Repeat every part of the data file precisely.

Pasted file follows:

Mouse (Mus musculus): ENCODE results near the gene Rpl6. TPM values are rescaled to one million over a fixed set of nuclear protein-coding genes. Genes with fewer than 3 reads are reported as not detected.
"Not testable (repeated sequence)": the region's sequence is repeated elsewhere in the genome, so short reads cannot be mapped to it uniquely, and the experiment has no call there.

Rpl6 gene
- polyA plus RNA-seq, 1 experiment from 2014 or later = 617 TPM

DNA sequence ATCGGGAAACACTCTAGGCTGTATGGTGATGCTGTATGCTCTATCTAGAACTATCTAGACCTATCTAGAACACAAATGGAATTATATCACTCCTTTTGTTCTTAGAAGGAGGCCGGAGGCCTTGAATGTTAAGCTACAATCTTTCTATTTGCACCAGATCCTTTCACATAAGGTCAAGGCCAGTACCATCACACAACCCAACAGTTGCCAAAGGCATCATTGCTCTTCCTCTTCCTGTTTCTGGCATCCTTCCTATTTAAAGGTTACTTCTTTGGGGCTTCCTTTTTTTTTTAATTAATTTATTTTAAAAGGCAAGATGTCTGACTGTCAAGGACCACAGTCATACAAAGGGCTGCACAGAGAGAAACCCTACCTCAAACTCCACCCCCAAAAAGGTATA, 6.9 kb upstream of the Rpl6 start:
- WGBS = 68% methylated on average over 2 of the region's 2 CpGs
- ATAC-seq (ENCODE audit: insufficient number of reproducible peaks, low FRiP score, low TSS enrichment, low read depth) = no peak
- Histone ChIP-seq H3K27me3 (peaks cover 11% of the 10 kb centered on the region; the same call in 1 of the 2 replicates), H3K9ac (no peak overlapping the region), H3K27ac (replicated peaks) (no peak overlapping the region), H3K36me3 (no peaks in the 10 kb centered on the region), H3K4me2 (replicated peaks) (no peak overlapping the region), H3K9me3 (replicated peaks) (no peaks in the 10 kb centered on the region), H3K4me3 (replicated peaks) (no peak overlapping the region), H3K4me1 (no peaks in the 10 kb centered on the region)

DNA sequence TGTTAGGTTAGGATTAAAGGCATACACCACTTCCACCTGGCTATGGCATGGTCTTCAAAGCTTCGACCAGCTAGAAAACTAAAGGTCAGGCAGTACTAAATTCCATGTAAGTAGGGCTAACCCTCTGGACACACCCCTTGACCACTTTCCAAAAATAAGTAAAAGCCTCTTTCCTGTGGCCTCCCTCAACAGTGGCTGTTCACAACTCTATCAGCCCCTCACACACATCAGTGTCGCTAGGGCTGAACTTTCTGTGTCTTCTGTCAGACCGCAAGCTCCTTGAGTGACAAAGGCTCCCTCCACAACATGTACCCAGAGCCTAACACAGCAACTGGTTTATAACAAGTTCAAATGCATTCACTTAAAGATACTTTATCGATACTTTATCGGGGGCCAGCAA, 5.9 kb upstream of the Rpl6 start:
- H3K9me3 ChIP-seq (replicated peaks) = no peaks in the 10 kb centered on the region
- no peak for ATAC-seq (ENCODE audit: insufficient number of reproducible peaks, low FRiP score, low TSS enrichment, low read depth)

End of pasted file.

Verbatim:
Mouse (Mus musculus): ENCODE results near the gene Rpl6. TPM values are rescaled to one million over a fixed set of nuclear protein-coding genes. Genes with fewer than 3 reads are reported as not detected.
"Not testable (repeated sequence)": the region's sequence is repeated elsewhere in the genome, so short reads cannot be mapped to it uniquely, and the experiment has no call there.

Rpl6 gene
- polyA plus RNA-seq, 1 experiment from 2014 or later = 617 TPM

DNA sequence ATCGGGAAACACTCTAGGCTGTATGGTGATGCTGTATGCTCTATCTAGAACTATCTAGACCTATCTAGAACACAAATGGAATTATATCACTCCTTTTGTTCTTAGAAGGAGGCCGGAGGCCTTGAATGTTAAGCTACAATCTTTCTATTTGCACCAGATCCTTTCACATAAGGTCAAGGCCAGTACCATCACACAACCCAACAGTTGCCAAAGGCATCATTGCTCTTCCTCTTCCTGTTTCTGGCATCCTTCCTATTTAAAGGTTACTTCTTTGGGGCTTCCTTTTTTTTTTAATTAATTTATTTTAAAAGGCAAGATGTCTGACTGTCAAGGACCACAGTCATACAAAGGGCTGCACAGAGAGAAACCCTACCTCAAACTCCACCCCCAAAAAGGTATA, 6.9 kb upstream of the Rpl6 start:
- WGBS = 68% methylated on average over 2 of the region's 2 CpGs
- ATAC-seq (ENCODE audit: insufficient number of reproducible peaks, low FRiP score, low TSS enrichment, low read depth) = no peak
- Histone ChIP-seq H3K27me3 (peaks cover 11% of the 10 kb centered on the region; the same call in 1 of the 2 replicates), H3K9ac (no peak overlapping the region), H3K27ac (replicated peaks) (no peak overlapping the region), H3K36me3 (no peaks in the 10 kb centered on the region), H3K4me2 (replicated peaks) (no peak overlapping the region), H3K9me3 (replicated peaks) (no peaks in the 10 kb centered on the region), H3K4me3 (replicated peaks) (no peak overlapping the region), H3K4me1 (no peaks in the 10 kb centered on the region)

DNA sequence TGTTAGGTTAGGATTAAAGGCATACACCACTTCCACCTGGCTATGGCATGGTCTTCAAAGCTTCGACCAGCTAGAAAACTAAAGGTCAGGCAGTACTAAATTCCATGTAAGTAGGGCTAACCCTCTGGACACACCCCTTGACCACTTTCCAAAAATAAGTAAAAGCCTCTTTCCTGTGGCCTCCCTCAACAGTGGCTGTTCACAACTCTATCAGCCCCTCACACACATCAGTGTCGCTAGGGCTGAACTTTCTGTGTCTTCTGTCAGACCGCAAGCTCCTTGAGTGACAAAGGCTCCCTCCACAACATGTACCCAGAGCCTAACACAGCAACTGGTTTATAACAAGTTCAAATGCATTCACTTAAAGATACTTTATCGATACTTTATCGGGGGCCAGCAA, 5.9 kb upstream of the Rpl6 start:
- H3K9me3 ChIP-seq (replicated peaks) = no peaks in the 10 kb centered on the region
- no peak for ATAC-seq (ENCODE audit: insufficient number of reproducible peaks, low FRiP score, low TSS enrichment, low read depth)